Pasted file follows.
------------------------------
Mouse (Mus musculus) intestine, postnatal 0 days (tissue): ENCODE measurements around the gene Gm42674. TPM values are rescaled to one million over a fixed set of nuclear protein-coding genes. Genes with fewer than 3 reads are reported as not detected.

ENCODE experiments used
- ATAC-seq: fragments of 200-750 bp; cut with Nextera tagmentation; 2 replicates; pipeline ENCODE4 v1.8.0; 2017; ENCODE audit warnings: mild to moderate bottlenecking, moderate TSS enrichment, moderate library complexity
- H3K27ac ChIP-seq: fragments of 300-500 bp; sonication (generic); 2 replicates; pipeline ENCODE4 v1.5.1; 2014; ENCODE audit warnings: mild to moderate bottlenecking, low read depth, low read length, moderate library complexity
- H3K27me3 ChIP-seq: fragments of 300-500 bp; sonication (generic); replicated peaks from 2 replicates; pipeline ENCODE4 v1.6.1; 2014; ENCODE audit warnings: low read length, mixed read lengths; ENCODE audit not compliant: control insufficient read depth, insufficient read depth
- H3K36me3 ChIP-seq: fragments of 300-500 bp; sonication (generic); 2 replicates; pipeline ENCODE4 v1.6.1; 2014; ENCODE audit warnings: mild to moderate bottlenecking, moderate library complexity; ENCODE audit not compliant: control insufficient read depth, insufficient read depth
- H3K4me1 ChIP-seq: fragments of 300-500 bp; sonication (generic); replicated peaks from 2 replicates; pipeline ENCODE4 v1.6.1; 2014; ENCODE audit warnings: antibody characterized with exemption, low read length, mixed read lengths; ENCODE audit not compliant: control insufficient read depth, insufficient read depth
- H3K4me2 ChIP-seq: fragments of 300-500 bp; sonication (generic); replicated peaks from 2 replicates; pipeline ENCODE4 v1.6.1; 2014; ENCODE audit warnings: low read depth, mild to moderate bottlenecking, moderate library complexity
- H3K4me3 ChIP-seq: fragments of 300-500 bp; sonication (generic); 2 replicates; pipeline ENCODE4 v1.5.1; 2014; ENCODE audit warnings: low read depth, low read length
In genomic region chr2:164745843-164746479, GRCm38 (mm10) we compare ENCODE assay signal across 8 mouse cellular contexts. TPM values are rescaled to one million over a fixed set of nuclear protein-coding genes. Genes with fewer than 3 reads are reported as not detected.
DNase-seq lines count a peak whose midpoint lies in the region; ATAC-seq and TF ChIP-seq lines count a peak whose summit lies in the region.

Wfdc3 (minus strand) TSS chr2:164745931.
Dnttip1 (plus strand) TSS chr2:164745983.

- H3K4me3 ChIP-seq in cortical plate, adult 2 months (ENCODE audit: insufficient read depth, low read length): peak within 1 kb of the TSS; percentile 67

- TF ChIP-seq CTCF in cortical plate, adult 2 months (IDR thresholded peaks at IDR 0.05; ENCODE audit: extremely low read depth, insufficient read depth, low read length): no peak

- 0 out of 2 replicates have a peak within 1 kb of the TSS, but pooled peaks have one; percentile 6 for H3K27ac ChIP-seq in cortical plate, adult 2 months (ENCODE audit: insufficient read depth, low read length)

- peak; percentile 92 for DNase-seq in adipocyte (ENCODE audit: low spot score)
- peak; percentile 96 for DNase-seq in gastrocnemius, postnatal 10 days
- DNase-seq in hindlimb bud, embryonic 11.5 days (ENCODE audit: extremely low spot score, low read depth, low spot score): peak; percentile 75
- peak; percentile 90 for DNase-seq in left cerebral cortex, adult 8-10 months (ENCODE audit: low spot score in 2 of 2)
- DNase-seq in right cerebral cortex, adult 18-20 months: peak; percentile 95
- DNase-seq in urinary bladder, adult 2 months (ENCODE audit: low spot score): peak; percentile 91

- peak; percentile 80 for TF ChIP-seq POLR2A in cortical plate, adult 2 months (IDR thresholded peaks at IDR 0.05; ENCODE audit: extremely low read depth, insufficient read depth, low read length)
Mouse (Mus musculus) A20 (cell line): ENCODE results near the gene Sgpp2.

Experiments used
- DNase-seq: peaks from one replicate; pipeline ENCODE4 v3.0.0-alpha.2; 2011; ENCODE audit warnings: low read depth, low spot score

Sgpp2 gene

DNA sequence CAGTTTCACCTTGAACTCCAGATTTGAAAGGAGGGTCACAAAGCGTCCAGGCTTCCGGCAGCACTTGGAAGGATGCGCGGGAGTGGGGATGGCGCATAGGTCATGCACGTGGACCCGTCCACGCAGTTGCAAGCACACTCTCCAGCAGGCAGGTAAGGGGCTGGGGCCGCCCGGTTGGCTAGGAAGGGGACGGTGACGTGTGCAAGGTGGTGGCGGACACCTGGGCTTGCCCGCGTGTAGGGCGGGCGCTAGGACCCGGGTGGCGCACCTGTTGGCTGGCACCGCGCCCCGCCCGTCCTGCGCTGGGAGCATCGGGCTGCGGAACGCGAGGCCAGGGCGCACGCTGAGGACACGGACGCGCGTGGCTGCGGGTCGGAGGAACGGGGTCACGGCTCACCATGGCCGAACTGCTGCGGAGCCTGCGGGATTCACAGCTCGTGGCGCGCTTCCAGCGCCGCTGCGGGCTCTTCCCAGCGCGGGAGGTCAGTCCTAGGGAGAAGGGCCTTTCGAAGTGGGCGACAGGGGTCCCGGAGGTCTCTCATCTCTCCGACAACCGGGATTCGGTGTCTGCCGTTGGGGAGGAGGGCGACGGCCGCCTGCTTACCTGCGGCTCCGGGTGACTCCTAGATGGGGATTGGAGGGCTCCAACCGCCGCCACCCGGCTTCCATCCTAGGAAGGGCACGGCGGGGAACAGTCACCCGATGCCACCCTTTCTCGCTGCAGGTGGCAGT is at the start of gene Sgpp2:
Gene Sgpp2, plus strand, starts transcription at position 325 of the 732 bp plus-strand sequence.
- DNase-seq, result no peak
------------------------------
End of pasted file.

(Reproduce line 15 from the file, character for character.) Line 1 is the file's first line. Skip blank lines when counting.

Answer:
- TF ChIP-seq CTCF in cortical plate, adult 2 months (IDR thresholded peaks at IDR 0.05; ENCODE audit: extremely low read depth, insufficient read depth, low read length): no peak